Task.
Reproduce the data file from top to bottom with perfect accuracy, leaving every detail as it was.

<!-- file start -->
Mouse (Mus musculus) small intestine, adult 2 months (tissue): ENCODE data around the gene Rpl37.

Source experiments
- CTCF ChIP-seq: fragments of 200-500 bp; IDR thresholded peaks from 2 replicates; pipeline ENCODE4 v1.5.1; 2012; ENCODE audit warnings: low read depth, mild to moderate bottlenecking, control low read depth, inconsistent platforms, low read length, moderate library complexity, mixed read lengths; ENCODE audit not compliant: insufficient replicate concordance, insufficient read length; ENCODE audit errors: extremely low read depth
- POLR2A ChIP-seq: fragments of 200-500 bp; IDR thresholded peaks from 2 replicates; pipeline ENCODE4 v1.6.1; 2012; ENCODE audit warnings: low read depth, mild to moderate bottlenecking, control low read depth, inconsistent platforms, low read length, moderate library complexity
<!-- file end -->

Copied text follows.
Mouse (Mus musculus) small intestine, adult 2 months (tissue): ENCODE data around the gene Rpl37.

Source experiments
- CTCF ChIP-seq: fragments of 200-500 bp; IDR thresholded peaks from 2 replicates; pipeline ENCODE4 v1.5.1; 2012; ENCODE audit warnings: low read depth, mild to moderate bottlenecking, control low read depth, inconsistent platforms, low read length, moderate library complexity, mixed read lengths; ENCODE audit not compliant: insufficient replicate concordance, insufficient read length; ENCODE audit errors: extremely low read depth
- POLR2A ChIP-seq: fragments of 200-500 bp; IDR thresholded peaks from 2 replicates; pipeline ENCODE4 v1.6.1; 2012; ENCODE audit warnings: low read depth, mild to moderate bottlenecking, control low read depth, inconsistent platforms, low read length, moderate library complexity